View Full Version : Alegre Soprano review; http://ukuleleserf.blogspot.com/

10-03-2010, 06:46 PM
http://img5.glowfoto.com/images/2010/10/03-2112214704T.jpg (http://www.glowfoto.com/viewimage.php?img=03-211221L&y=2010&m=10&t=jpg&rand=4704&srv=img5)
by Hubcapserf

When I was in the Phillipines I went to the Alegre guitar shop on Mactan Island in Lapu Lapu. There was a very nice selection of instruments there ranging from inexpensive to high end professional grade instruments. They have everything from banduria's, which is like a twelve string mandolin, a lot of guitar's, and several different ukulele models. After talking with the local musicians in the shop, and playing a lot of different instruments, I ended up negotiating a deal on a soprano “Oviation” model ukulele with hard case.

Just like the “Oviation” (SP) name suggests, it is a modified Ovation, or Applause body style instrument.

My first impression of the Oviation was that the abalone binding and rosette are really nice, something usually found on high end ukuleles. I attribute this to the abundance and availability of abalone on the islands. It has a solid spruce top with an “o” hole (unlike the Applause decorative hole pattern,) and a hand carved solid Philippine mahogany back that is rounded like the plastic back on the Applause ukuleles. The headstock is also shaped like Applause. It has peg tuners. The neck is mahogany with ebony fingerboard and a plastic nut. The bridge is also mahogany with a bone saddle.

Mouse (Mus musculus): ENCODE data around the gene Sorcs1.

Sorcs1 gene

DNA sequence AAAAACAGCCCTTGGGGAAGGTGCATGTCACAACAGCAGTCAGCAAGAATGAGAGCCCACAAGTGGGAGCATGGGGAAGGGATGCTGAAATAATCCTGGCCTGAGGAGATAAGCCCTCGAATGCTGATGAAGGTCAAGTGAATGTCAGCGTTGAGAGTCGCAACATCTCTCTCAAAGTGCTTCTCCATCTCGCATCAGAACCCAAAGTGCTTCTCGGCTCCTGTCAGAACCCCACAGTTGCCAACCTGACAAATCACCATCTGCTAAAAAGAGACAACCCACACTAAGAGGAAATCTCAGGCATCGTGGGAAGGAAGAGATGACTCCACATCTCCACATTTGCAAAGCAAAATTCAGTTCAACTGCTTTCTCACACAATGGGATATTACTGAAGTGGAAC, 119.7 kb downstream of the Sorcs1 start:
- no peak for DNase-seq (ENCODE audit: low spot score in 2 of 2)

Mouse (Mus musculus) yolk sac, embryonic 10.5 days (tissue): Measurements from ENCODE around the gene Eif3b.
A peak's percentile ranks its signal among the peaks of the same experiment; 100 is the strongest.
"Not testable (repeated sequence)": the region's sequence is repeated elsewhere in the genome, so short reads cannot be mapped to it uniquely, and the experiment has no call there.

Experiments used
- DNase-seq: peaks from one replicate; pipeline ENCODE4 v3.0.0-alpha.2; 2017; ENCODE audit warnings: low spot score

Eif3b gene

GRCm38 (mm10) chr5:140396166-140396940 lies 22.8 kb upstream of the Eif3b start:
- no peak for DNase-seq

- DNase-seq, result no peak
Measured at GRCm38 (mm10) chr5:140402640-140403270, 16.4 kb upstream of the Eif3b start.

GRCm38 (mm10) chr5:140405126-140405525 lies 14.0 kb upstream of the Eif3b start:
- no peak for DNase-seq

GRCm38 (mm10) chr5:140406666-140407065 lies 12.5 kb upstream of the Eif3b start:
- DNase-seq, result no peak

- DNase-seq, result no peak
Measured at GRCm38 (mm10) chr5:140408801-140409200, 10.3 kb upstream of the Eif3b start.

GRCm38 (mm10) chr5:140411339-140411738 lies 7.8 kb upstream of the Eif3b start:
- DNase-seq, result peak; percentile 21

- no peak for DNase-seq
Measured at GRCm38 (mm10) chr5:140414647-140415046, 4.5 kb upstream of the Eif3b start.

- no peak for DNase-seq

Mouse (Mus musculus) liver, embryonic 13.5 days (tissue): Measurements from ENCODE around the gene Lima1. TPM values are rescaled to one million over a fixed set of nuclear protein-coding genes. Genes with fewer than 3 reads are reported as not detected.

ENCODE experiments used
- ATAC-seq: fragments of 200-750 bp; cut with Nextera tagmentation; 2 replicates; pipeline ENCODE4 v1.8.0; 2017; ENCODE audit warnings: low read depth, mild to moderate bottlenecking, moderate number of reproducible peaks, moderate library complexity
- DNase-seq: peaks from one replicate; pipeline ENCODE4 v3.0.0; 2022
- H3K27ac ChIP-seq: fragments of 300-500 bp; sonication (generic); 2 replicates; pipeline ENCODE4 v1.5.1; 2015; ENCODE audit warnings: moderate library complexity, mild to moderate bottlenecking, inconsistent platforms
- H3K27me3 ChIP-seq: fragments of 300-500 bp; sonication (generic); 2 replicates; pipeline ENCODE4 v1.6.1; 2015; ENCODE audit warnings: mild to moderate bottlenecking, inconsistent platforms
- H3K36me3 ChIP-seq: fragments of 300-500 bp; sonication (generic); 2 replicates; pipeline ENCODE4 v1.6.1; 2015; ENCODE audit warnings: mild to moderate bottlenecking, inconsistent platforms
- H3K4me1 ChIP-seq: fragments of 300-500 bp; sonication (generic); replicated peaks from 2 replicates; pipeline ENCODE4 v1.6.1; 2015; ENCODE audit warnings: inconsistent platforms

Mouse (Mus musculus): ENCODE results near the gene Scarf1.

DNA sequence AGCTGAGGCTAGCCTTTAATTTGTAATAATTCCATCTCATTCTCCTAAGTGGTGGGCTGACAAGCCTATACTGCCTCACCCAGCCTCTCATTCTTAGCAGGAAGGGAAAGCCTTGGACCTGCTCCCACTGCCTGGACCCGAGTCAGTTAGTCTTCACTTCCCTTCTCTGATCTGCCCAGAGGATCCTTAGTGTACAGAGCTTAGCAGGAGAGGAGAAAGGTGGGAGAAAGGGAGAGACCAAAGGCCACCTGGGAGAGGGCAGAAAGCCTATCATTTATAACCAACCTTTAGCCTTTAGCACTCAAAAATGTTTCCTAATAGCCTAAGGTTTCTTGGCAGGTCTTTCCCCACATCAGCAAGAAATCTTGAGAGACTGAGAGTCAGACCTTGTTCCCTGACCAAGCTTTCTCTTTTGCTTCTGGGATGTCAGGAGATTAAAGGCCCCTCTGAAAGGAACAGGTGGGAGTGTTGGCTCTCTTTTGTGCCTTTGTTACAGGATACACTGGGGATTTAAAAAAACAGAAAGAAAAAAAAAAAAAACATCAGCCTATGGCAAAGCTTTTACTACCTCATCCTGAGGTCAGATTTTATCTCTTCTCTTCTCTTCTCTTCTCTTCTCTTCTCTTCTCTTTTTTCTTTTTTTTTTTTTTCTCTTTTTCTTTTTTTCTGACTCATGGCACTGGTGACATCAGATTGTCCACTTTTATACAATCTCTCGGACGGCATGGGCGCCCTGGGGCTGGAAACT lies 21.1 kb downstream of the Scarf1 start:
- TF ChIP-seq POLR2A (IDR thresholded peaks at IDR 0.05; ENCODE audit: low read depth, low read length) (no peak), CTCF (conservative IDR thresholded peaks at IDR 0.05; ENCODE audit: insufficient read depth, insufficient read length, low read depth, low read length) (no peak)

It has a gloss urethane finish that does not seem to have a negative effect on sound. The binding and rosette are nicely done; however, the headstock logo is a decal, and not inlaid. It does not have any issues with the fit on the body; however, with this particular ukulele there are issues with the neck. The fret wires hang over on the bottom and need to be filed and dressed. The peg tuners are low end with plastic knobs, and the nut and saddle are set up for thin strings.

I played the Alegre the entire Philippines trip and I found the action to be acceptable. The spruce top gave this uke a loud sound and brighter tone than a mahogany or koa top. The Alegre stays in tune well after tightening the gears a little.
The thin string set up enhances the soprano “feel”. The round back makes the uke a little hard to hold up against the body and it takes some getting used to.

I think this ukulele could use some upgrades. A set of Gotoh peg tuners would be nice, and a thicker bone nut and saddle too. It could be set up for thicker strings, but, that is a matter of preference. The frets need to be filed and dressed, badly. Altogether, the Alegre soprano is a cool ukulele, and after fretwork is done- fine for a student uke, or a beater.

I have more reviews on my blog at http://ukuleleserf.blogspot.com/